Unfortunately, as the scale of our endeavors increases, indeterminacy of consequence becomes untenable. If we want to build a six billion-dollar microchip fabrication facility, we would like to have a process for evaluating the design before committing money for its construction.

In actual practice, the manifestation of something as complex as a microfabrication facility rarely comes off perfectly. The problems that occur are the subject of further design analysis. If the statement of goals is not clearly related to the design in place, we may have a great deal of trouble fixing problems without disrupting another desirable behavior. In software, this is the problem of iatrogenic defects: changing code to fix a bug creates another bug, which is usually the failure of a feature that once satisfied the sponsor's intention.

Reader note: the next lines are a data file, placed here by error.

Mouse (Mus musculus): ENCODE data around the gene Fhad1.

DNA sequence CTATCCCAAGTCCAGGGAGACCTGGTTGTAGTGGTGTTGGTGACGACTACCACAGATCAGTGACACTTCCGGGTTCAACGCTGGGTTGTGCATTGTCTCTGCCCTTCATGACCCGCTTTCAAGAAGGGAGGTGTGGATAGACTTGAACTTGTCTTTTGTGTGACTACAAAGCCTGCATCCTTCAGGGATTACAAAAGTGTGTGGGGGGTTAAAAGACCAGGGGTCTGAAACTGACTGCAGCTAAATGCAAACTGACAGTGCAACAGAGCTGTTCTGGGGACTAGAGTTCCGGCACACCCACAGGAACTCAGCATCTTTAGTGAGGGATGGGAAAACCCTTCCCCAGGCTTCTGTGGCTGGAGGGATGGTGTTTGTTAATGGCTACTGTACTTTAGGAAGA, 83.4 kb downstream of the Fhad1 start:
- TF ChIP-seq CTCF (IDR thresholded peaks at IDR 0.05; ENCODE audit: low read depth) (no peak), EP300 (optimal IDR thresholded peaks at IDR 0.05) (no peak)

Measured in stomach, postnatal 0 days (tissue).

So how do we manage these problems? Science does not impose an intention, and engineering resolves it. What is the glue that ties science and engineering to the intention of the sponsor?

This is the discipline of programming.

A programmer responds to the goals of the sponsor with a statement of an abstract operational hypothesis (variously called a plan, or a cause-and-effect network) that states the interaction of axiomatic means that are predicted to accomplish those goals. The program is abstract because it does not specify the geometry and components of the assemblage in sufficient detail to allow its construction. That is left to engineering analysis.

With the program in place, we now have the final process for tying intention to outcome: